• 43. Grade 7 Science: Matter 39 Diversity of Materials in the Environment familiar with this. Does table salt ring a bell? Sodium chloride is commonly called as table salt. As you know, it is safe to eat. Do take note though that it should be consumed in the right amount. Excessive consumption of sodium chloride may lead to kidney failure. This stresses the importance of reading product labels. This will let you know how much of a nutrient you get from a food product. Refer to Figure 3. How much calcium do you need to consume in a day? How about magnesium? Avoid taking them beyond these recommended amounts. It may lead to sickness, and even death. It is imperative that you are aware of what makes up the food that you are eating. You may also refer to Table 2 below for food sources of some minerals when preparing your meal. Figure 3. Recommended mineral intake (WHO, 2004)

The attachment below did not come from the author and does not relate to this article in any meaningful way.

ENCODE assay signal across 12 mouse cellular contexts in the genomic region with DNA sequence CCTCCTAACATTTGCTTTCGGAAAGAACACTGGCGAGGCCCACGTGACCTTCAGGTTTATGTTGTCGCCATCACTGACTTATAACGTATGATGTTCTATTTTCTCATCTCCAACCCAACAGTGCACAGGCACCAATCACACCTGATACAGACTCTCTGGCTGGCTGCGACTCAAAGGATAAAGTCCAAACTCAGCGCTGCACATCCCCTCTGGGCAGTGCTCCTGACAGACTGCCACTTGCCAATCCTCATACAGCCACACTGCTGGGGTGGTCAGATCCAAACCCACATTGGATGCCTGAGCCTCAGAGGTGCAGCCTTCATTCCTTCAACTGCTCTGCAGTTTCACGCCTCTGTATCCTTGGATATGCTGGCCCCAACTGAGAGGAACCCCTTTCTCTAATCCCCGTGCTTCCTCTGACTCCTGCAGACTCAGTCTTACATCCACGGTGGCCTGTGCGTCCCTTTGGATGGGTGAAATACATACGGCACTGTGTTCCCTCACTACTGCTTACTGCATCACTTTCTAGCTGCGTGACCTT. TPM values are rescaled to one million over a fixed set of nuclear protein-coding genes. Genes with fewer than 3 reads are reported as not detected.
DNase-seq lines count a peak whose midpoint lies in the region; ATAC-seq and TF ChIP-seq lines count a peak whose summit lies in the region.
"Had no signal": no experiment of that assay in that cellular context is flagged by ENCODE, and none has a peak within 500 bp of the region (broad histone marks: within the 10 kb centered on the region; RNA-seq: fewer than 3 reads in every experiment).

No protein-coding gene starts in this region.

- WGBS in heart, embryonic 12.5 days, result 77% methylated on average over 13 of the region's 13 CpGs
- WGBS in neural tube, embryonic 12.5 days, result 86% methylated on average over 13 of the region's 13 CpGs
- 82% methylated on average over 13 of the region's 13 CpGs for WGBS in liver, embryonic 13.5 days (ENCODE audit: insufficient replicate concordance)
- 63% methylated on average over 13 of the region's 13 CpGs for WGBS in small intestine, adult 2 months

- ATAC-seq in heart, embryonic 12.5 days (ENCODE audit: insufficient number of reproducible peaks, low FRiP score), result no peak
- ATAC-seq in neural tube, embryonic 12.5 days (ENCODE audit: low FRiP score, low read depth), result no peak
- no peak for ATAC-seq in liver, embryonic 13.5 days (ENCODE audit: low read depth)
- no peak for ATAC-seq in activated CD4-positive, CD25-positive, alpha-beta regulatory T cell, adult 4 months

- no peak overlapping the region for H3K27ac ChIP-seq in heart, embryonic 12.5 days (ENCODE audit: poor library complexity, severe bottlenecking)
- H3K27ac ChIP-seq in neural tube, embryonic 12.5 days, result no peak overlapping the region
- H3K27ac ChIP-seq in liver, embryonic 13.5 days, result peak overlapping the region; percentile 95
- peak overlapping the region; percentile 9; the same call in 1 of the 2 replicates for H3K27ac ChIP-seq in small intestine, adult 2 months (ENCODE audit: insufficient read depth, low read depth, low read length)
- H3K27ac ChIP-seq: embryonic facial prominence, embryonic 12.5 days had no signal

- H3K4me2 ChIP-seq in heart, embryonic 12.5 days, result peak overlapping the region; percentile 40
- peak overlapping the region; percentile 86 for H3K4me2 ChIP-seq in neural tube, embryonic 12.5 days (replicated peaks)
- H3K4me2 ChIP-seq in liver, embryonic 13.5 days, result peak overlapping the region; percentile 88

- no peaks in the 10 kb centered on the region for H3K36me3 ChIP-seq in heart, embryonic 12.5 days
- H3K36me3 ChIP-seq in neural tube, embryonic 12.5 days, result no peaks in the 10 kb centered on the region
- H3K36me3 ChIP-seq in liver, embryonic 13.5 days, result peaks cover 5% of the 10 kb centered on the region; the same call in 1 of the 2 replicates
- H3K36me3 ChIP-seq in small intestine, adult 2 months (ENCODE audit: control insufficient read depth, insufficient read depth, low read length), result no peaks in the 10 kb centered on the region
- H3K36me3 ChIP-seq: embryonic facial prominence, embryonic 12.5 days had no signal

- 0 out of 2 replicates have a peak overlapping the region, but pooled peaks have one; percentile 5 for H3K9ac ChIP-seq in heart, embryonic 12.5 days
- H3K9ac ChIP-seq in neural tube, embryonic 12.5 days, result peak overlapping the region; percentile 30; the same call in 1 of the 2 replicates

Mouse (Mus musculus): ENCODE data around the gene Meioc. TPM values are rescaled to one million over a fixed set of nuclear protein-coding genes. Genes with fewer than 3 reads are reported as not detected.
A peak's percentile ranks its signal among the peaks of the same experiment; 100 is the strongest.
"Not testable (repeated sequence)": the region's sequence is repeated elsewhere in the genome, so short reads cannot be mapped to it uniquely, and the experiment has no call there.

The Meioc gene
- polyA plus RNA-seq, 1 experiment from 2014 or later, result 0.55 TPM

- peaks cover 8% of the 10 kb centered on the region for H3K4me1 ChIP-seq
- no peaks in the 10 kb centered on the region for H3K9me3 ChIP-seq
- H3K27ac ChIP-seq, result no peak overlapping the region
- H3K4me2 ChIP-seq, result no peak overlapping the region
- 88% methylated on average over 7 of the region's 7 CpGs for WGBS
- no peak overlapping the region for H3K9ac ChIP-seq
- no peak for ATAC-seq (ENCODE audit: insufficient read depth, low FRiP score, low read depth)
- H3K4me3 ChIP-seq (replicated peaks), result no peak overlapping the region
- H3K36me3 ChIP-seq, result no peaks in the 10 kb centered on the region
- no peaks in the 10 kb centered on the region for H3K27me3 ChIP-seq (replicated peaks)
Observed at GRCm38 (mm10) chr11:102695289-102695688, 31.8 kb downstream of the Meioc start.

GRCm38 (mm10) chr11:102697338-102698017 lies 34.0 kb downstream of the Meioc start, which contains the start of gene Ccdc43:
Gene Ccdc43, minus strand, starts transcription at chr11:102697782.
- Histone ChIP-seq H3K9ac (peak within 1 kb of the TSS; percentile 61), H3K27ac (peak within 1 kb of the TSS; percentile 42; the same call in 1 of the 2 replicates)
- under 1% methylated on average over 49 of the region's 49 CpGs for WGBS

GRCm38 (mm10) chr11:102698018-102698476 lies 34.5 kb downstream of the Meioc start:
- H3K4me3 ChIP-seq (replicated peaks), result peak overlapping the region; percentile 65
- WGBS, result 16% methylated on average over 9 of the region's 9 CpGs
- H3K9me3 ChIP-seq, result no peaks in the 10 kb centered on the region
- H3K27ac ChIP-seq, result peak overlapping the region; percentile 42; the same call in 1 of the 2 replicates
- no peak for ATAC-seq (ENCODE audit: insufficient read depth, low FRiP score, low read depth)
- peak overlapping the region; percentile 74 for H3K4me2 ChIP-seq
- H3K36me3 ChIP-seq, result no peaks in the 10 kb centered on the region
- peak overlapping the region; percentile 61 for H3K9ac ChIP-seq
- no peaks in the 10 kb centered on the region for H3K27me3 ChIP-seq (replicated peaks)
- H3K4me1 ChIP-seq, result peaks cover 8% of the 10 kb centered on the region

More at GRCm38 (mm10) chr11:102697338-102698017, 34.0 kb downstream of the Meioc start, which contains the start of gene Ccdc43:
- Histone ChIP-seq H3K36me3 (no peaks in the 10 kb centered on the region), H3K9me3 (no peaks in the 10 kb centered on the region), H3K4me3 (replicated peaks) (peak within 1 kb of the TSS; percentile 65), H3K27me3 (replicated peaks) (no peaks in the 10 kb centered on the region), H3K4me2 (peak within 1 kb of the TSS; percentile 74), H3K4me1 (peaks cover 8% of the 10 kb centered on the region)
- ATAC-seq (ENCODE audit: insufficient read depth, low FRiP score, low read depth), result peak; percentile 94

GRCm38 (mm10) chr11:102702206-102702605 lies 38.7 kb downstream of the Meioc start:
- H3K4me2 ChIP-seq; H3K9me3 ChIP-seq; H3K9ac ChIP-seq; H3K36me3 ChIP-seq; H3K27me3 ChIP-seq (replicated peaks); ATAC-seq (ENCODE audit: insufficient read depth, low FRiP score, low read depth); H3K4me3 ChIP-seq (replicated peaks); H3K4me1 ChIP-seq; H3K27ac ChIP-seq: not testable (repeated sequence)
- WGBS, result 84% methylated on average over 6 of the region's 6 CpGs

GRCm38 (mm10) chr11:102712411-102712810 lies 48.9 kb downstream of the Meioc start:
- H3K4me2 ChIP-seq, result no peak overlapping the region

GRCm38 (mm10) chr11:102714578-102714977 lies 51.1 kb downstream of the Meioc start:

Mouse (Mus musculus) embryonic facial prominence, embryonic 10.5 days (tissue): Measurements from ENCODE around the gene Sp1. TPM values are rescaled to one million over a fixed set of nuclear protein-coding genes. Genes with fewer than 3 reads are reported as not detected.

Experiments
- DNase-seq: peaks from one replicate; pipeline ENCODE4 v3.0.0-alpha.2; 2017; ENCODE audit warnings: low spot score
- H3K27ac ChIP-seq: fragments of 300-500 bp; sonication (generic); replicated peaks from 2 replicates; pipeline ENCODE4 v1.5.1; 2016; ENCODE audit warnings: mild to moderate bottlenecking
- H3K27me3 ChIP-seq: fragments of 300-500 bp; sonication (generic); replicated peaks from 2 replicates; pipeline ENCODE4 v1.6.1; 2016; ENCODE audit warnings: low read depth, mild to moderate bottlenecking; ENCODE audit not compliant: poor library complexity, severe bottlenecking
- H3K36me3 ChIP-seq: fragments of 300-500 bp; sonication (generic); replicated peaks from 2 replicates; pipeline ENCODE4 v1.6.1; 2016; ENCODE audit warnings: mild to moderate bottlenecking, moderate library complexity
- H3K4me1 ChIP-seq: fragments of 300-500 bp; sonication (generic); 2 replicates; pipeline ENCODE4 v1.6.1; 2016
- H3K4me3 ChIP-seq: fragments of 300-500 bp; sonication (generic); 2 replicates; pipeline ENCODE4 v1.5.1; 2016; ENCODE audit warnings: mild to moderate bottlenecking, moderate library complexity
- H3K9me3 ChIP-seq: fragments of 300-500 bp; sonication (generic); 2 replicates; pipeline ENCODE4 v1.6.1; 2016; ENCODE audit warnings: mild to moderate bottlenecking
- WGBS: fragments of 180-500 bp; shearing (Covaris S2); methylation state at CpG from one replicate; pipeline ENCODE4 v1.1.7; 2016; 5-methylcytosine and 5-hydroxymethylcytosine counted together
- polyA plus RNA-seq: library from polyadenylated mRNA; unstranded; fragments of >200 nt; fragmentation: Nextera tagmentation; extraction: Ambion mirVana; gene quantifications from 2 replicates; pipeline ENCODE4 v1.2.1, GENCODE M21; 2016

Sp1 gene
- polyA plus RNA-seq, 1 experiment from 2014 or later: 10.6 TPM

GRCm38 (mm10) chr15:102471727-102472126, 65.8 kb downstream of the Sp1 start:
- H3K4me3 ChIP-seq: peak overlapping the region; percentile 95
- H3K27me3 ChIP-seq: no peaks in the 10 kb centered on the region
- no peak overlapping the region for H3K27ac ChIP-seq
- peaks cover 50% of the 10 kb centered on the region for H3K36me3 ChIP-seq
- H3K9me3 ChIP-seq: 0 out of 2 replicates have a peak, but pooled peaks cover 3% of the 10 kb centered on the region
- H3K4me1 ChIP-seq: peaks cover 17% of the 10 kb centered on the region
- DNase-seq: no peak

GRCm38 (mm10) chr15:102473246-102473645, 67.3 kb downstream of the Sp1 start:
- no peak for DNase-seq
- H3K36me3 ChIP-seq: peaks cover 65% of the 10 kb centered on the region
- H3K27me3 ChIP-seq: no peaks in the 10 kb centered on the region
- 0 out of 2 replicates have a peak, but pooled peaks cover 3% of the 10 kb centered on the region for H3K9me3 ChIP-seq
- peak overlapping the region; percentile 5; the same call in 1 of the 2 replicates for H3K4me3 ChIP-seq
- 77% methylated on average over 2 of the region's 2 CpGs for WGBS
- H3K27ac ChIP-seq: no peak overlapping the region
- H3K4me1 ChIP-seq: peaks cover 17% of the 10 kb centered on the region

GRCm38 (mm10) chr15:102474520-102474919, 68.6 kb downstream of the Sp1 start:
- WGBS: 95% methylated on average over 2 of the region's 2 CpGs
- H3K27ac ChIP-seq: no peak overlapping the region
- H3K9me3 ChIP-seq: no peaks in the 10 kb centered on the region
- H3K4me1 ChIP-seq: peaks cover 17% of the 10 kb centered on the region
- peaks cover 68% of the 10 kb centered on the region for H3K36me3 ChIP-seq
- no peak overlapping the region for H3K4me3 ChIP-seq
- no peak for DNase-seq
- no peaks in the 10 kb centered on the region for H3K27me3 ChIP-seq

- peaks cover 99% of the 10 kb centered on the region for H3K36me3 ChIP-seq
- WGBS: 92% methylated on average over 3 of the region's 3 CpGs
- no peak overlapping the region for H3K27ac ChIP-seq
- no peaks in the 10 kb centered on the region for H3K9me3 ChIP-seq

• 44. Grade 7 Science: Matter 40 Diversity of Materials in the Environment Table 2. Some elements essential to life* *Source: Chemistry S&T Textbook for Third Year, 2009 Element Source Function Deficiency condition Macrominerals Calcium (Ca) Milk, cheese, canned fish with bones, sesame seeds, green leafy vegetables Essential to formation and maintenance of bones and teeth; regulates nerve transmission, muscle contraction, and blood clotting Rickets in children; diseases of the bones in adults such as softening of the bones and decrease in bone mass Magnesium (Mg) Nuts, legumes, cereal grains, dark green vegetables, sea food, chocolate Catalyst in the synthesis of energy-carrier molecules; involved in the synthesis of proteins and relaxation of muscles Fluid loss due to too much alcohol intake; heart failure due to spasms Potassium (K) Orange juice, bananas, dried fruits, potatoes Maintains regular heartbeat, water balance and cell integrity; needed in nerve transmission, carbohydrate and protein metabolism Sudden death during fasting, poor nerve function, irregular heart beat Selenium (Se) Liver, meat, grain, vegetables Part of enzymes; antioxidant Keshan disease (heart disease) Sodium (Na) Meat, table salt, salt- processed food Regulates amount of body fluid; involved in nerve transmission Headache, physical weakness, thirst, poor memory, appetite loss Sulfur (S) Some proteins Component of biomolecules and ions Zinc (Zn) Liver, shellfish, meat, wheat germs, legumes Part of insulin and some 154 enzymes Anemia, stunted growth Microminerals or Trace elements Chromium (Cr) Liver; animal and plant tissues Needed for glucose utilization Loss of insulin efficiency with age Copper (Cu) Liver, kidney, egg yolk, whole grains Helps in the formation of hemoglobin; part of 11 enzymes Rare Fluorine (F) Sea food, fluorinated drinking water Strengthens bone and tooth structure Dental decay Iron (Fe) Liver, meat, green leafy vegetables, whole grains, cocoa beans Component of hemoglobin and myoglobin Anemia, tiredness, and apathy Iodine (I) Sea food, iodized salts Part of thyroxin, regulates rate of energy use Goiter Manganese (Mn) Liver, kidney, wheat germ, legumes, nuts Cofactor for a number of enzymes Weight loss, occasional dermatitis